Northwestern University researchers--the same ones that brought us self-erasing documents a couple of years ago--are envisioning a day when computers and other gadgets can rewire themselves automatically to better suit the user’s needs at a given moment.
Those mazes you used to complete with crayons when you were a kid? They’re not just child’s play. They’re actually analogous to a lot of mathematical models and problems that require time and, in most cases, a good deal of trial and error (read: dead ends) to solve. But using memristors--resistors with “memory”--a couple of researchers have created a memristor processor that solves mazes in a massively parallel way that has implications far beyond the puzzles page in an in-flight magazine.
A computer chip using nanotube circuitry can run much faster than a regular silicon chip, for a fraction of the cost, but no one has been able to effectively string together two nanotube transistors, let alone the thousands needed for a chip. Until now: researchers at Stanford University have built the first nanotube circuits, by stamping multiple layers of nanotubes on top of one another.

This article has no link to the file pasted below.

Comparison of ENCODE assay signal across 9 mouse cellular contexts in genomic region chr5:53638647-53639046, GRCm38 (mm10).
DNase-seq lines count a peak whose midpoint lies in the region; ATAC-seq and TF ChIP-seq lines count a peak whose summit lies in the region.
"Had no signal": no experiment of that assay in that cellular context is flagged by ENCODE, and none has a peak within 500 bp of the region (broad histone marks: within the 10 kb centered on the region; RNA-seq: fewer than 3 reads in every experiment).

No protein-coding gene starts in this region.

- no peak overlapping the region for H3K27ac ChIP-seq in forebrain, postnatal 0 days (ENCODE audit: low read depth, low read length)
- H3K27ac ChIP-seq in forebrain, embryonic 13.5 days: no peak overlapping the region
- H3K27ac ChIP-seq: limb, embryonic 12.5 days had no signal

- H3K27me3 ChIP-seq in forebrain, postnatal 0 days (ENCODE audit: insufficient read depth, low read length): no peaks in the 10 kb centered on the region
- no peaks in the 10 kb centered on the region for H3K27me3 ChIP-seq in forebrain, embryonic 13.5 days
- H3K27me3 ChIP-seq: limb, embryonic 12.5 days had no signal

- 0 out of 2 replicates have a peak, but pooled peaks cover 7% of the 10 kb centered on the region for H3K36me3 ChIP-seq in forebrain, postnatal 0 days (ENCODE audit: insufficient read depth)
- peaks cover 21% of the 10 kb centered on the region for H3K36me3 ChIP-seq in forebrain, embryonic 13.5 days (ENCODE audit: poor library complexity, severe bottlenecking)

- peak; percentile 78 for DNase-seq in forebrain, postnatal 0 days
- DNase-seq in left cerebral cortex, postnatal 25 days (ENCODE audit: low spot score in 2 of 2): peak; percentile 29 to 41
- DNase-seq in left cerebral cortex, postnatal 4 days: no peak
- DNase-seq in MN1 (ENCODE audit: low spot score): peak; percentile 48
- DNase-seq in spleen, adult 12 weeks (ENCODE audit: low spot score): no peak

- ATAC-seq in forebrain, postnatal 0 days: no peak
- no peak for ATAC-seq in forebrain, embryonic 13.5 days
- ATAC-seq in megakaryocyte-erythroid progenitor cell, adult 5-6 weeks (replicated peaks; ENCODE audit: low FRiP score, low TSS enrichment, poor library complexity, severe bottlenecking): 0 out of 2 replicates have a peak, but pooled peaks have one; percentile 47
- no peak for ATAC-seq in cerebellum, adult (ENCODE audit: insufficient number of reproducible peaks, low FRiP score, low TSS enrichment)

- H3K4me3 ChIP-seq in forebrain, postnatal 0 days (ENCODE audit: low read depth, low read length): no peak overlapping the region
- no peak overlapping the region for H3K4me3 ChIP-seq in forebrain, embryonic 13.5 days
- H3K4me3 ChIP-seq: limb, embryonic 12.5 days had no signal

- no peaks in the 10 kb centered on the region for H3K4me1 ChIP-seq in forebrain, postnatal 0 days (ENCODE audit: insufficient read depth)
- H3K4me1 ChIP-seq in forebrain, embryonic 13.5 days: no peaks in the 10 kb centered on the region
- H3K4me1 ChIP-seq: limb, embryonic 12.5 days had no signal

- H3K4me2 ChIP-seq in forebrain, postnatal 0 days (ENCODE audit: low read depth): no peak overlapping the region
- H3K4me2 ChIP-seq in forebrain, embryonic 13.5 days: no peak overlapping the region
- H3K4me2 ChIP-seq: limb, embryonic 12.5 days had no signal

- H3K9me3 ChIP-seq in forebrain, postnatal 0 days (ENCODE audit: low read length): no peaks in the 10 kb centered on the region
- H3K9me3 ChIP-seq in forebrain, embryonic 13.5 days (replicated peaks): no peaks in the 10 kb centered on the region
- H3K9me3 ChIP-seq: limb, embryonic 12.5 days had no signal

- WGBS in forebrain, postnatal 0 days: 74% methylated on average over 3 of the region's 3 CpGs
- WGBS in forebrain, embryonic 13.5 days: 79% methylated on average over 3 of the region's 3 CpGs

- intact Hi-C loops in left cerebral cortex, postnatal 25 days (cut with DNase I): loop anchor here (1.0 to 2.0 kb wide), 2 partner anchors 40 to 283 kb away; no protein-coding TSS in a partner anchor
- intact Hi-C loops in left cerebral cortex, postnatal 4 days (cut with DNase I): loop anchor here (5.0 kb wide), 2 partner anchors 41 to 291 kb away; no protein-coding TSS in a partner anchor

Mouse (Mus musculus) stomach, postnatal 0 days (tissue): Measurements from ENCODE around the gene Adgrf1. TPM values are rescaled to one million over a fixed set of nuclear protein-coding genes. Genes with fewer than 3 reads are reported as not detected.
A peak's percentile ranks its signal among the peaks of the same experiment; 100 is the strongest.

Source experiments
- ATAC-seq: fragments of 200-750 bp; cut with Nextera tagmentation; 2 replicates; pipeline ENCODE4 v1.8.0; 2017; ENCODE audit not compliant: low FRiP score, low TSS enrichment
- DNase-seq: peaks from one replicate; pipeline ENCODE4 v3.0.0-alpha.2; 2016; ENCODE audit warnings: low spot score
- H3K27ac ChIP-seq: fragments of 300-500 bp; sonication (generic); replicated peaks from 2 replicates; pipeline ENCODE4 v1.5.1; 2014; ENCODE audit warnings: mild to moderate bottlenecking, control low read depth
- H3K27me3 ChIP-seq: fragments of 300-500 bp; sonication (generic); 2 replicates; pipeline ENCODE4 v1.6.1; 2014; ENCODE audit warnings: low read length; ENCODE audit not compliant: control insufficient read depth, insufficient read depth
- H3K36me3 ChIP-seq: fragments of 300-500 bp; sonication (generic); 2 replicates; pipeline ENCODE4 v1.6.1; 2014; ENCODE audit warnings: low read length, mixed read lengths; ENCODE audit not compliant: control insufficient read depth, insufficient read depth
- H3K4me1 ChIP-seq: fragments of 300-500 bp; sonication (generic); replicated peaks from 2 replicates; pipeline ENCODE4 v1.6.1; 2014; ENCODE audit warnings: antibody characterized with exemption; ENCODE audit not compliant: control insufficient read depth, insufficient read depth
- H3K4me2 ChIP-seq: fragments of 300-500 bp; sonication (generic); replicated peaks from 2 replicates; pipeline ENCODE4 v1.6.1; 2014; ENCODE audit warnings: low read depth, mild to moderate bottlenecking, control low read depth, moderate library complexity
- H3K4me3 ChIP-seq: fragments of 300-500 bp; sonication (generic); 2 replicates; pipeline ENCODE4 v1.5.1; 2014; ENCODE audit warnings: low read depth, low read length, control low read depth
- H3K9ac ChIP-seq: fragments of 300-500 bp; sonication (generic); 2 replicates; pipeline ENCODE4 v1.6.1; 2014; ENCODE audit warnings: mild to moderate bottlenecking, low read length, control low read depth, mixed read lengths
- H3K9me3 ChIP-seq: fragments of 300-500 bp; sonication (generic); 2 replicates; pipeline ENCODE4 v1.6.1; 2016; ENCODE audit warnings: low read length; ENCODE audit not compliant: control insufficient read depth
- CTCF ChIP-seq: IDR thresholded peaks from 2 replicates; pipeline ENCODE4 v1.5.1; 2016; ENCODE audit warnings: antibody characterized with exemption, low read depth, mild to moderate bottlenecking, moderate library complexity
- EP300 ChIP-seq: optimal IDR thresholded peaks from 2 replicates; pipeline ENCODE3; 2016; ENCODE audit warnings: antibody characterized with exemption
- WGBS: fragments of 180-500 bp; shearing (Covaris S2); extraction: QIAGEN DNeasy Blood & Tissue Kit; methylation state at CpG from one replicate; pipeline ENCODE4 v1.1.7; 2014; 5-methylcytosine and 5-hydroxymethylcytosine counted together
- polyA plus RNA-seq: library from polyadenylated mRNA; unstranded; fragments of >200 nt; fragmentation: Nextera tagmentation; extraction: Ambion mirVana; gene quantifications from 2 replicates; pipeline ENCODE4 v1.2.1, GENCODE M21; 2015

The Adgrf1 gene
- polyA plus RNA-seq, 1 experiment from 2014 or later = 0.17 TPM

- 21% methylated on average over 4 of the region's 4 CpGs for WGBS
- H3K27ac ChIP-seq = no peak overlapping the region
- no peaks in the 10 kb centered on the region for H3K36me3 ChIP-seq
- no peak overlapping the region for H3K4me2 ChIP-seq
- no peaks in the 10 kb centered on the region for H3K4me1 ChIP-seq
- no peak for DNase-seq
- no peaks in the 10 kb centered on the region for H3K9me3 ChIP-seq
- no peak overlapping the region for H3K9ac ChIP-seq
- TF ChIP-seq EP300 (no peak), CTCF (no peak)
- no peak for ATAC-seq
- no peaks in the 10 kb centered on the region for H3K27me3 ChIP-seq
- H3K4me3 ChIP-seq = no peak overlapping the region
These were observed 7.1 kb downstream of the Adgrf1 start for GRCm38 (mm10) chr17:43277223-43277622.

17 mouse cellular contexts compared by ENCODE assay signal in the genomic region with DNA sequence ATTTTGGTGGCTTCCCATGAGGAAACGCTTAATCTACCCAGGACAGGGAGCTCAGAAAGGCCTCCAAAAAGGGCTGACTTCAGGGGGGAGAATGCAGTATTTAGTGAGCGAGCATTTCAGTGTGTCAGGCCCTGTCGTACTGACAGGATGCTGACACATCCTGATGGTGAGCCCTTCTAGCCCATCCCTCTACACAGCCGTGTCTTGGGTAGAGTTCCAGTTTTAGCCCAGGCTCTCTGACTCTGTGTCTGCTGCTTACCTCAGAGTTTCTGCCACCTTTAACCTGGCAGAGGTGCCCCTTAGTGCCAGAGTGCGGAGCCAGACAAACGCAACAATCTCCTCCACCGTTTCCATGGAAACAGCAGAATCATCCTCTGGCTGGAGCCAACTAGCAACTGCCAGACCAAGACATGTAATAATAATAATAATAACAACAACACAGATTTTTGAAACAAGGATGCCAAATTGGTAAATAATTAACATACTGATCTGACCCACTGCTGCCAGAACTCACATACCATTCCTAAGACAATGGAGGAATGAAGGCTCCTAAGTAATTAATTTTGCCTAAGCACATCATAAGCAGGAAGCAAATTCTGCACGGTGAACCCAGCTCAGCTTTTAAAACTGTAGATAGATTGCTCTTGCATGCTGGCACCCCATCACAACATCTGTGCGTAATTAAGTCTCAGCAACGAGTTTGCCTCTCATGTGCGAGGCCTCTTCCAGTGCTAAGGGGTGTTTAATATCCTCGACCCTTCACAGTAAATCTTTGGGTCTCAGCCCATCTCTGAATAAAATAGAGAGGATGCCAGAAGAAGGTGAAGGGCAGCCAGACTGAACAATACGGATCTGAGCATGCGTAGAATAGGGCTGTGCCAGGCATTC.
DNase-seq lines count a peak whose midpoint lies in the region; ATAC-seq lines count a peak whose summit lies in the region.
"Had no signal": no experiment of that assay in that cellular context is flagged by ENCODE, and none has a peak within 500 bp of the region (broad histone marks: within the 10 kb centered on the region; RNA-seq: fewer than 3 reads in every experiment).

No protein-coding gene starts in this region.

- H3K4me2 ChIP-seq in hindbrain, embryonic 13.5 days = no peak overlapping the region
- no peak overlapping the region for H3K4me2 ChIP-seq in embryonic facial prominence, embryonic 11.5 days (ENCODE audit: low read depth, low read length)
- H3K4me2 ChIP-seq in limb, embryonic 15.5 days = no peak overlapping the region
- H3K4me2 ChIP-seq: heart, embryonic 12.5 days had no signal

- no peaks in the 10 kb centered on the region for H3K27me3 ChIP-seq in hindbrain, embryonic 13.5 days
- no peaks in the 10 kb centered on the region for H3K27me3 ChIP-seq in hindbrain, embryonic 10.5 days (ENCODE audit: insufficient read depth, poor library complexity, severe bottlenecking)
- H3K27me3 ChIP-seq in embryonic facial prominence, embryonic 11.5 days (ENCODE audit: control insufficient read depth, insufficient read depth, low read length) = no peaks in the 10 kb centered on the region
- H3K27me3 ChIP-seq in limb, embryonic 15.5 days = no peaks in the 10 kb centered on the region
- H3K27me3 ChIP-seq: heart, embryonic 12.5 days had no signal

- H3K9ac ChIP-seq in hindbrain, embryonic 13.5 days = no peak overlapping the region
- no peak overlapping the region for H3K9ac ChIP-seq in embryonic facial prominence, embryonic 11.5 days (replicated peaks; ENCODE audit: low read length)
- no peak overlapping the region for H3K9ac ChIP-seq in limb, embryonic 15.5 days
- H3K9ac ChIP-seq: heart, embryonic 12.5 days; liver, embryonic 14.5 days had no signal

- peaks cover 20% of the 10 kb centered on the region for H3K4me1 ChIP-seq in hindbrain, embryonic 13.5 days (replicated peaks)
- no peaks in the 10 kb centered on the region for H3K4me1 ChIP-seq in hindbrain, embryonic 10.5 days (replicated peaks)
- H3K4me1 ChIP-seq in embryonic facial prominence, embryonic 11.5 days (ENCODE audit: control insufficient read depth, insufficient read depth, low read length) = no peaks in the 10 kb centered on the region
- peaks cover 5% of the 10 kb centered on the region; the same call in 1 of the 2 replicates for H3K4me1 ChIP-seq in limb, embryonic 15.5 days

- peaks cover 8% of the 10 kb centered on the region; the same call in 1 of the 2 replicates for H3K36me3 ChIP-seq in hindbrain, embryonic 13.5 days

If you're like me, the lack of computing power in your T-shirt causes constant problems. Well, thanks to the guys over at Xerox, you'll never have to worry about a jacket that can't run Windows 7 ever again. The company has just announced a new process for creating an ink that doubles as a circuit, paving the way for ubiquitous computing through printable electronics.
Five amazing, clean technologies that will set us free, in this month's energy-focused issue. Also: how to build a better bomb detector, the robotic toys that are raising your children, a human catapult, the world's smallest arcade, and much more.